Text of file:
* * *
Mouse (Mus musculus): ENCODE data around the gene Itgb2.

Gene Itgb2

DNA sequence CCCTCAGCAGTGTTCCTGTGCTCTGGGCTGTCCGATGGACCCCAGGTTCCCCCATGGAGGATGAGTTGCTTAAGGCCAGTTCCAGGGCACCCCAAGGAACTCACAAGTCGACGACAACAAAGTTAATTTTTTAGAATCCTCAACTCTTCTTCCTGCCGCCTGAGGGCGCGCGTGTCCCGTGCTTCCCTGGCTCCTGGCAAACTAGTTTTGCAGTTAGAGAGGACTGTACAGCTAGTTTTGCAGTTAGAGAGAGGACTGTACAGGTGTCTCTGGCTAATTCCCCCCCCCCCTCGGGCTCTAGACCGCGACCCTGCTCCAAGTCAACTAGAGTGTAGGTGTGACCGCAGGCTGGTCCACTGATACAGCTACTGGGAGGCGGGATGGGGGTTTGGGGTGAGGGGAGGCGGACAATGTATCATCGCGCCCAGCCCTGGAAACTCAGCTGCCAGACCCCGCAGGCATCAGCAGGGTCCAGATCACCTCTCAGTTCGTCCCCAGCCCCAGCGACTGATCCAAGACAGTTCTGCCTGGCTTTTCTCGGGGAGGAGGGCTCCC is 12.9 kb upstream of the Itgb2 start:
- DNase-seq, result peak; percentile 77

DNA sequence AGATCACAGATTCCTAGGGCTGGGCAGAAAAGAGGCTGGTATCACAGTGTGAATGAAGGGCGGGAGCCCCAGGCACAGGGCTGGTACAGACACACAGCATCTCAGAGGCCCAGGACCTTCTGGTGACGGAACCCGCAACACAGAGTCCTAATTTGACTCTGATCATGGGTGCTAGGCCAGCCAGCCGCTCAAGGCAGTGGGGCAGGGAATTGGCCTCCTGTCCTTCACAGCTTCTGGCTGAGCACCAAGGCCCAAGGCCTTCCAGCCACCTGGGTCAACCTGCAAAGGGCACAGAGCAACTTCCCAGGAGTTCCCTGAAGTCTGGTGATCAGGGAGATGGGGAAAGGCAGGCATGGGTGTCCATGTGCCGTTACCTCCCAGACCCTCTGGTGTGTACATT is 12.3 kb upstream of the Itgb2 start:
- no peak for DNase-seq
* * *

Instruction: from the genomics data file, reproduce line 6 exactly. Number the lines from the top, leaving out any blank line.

- no peak for DNase-seq